Smelted Away

The story of a train, laden with the wealth of murdered Jews, that disappeared into the night



Tibor Krausz

The Jerusalem Report, April 7, 2003


When I was a boy in goulash communist Hungary in the early 1980s, my grandmother would often regale me with stories about our decimated family’s prewar riches. She would tell me how, less than two years after my grandfather’s death in the winter of 1942 while digging anti-tank trenches on the Russian front, thugs bearing the Hungarian fascist Arrow Cross Party’s insignia arrived one day and stripped her home of all movable valuables: The daylight robbers even took the gold-plated medals my grandfather had won as a champion wrestler. I never cared too much about bygone family fortunes. But boy, would I have loved to see those medals.


Gabriel Schellinger shared similar sentiments. The elderly Holocaust survivor, who lived through the war as a teenager in Budapest, would pore over old documents in a Jerusalem archive, seeking not restitution for family possessions lost in the compulsory expropriations of 1944, but simply answers to what had happened to his parents’ gold wedding band. Coincidentally, Ronald W. Zweig, a professor of modern Jewish history at Tel Aviv University, was conducting a historical quest of his own in the same archives on the broader implications of the very question. His findings about “a last unsolved mystery of the war” dedicated to the late Schellinger, are neatly laid out in “The Gold Train.”

In late March in 1945 a locomotive dragged dozens of freight cars from Hungary across the border into Austria with precious loot seized from Hungary's Jews


During the night of March 29 and 30, 1945, a locomotive, accompanied by an auxiliary convoy of trucks, dragged 46 nondescript freight cars across the Hungarian border into Austria. The ramshackle procession was manned by fleeing minions of the deposed pro-Nazi Arrow Cross government; it was laden with gold jewelry, silverware, religious paraphernalia, exquisite furniture and Persian carpets, all seized during 1944 from the assimilated and well-heeled Jews of Hungary, who had until 1938 enjoyed full civil liberties and formed the backbone of the country’s cultural and financial elite. The loot and its keepers were on their way to the “Alpine Redoubt,” a fortified eyrie high up in the German Alps, where loyal leaders of the Nazi Eagle (the remnants of Hitler’s regime) and their steadfast Hungarian followers would get holed up and await their chance for a Second Coming: another shot at world domination as the Soviet Union and the West would inevitably fall on each other.


An absurd idea, yes — especially as no such redoubt was in the offing. So after a bumpy ride, the cache, minus some pilfered items, ended up in Salzburg and Allied hands. Guess what: the loot’s journey was just beginning. The liberating U.S. forces duly considered the train’s prized contents “persecutee property,” shorthand for looted Jewish assets, and rebuffing the Hungarian state’s appeals for their return, earmarked them for the repatriation of displaced Jewish refugees. But not so fast. The valuables, whose worth was estimated at up to $300 million ($3 billion in today’s currency) by contemporary Jewish organizations, careened from one ownership claim to another, buffeted between the conflicting interests of erstwhile allies in a redrawn world of postwar settlements. Meanwhile, as wrangling over restitution played out in London, Paris, New York and Budapest, the loot’s value was fast depleting not only because wishful thinking probably had greatly inflated it in the first place, but also because various handlers were busy filching loose items. Finally, throughout the late 1940’s, marketable personal accessories ended up as bargains at auctions in New York; crates of diamonds vanished without a trace; the Soviet Union skimmed off its share, too.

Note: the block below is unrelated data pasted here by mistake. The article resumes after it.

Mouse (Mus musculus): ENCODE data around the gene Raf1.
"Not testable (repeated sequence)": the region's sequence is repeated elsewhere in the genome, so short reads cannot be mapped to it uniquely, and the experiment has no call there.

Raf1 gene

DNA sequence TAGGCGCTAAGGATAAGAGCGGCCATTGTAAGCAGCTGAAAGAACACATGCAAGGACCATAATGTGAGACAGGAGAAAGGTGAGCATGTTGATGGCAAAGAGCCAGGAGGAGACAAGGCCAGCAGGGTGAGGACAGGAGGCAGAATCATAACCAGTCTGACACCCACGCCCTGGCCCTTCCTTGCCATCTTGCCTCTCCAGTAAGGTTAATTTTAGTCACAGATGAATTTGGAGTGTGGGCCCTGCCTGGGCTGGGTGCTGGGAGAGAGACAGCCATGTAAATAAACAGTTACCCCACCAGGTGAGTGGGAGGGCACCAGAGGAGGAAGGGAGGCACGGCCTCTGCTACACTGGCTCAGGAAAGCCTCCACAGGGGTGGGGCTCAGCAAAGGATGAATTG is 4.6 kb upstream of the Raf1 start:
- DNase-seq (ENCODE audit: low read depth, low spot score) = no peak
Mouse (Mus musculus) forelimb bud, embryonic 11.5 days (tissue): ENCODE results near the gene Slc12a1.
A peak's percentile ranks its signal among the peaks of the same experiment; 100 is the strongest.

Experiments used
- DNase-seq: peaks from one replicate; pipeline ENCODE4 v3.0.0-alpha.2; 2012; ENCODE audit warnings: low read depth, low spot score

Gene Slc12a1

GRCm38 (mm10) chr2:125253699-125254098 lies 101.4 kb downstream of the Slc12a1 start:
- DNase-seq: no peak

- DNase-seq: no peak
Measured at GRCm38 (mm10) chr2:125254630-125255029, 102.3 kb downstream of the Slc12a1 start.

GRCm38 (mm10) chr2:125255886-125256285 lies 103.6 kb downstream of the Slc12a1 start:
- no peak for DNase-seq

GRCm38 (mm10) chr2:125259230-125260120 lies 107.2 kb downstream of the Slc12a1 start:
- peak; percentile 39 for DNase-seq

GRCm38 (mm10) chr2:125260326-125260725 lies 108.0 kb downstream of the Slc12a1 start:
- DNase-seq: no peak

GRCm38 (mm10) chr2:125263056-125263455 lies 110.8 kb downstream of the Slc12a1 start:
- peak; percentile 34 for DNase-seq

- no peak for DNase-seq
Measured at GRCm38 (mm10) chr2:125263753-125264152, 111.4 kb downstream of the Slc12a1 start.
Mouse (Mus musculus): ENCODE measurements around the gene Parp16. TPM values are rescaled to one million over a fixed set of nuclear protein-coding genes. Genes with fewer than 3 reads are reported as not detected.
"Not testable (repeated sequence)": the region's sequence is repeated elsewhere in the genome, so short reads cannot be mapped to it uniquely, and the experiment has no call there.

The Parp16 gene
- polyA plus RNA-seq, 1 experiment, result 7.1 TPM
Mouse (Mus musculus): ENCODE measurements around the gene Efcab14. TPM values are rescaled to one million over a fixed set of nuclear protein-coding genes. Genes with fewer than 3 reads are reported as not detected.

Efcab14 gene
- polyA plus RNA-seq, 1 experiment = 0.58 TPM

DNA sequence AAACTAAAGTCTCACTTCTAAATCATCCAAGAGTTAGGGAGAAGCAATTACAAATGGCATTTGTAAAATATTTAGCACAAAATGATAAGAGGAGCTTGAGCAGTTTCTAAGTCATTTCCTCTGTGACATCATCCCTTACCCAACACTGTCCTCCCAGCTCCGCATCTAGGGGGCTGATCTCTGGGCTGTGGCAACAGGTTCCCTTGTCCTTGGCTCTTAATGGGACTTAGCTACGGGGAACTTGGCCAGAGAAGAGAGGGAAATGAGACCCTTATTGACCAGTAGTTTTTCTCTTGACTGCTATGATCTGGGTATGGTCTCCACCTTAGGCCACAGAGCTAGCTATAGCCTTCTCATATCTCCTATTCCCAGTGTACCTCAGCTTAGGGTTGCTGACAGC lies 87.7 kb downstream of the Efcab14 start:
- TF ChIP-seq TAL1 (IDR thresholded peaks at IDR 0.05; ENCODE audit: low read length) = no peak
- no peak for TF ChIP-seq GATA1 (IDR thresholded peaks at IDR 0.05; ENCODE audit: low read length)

The final twist to the Gold Train saga comes with Zweig’s pithy conclusion: The prewar wealth of Hungary’s affluent Jewry lay not so much in its amount of cartable gold, as the avaricious despoilers reckoned, but in the far more intangible prosperity of its cumulative cultural and financial influence. “It was the people who gave real value to the items on the Gold Train; the value was not inherent in the objects themselves,” Zweig writes. In other words, it’s the great difference in value between a stamp collection’s worth to a thief and to its owner. And hence the incalculable loss: tons of irreplaceable religious and personal items smelted into gold and silver ingots.


The few blemishes on Zweig’s meticulously researched opus are small, if conspicuous, inaccuracies; such as when he identifies a Czech-Hungarian eyewitness from a labor battalion forced to bury some of the Gold Train’s treasure as “probably Jewish,” while the man’s name (Károly Oláh) suggests that he was almost certainly a Gypsy. That said, Zweig provides a lucid and engaging account of the shifting alliances of the postwar years and the Allies’ intensifying bickering over the spoils of war. He also steers clear of speechifying in the service of restitution lawsuits underway in New York, and allows the facts, more damning than any jeremiad, to speak for themselves.


As for the Gold Train’s destination? If the past is any guide, the locomotive will be chugging ahead, dragging heavy wagonloads of gold, precious stones, priceless family mementos, and not least, despoiled victims’ receding hopes for compensation. Somewhere there, disappearing over the horizon in a haze from the steam engine, are the wedding ring of Gabriel Schellinger’s parents and my grandfather’s gold medals. But now at least we have a minutely detailed map for the route of the train carrying them. And that’s compensation of sorts in itself.


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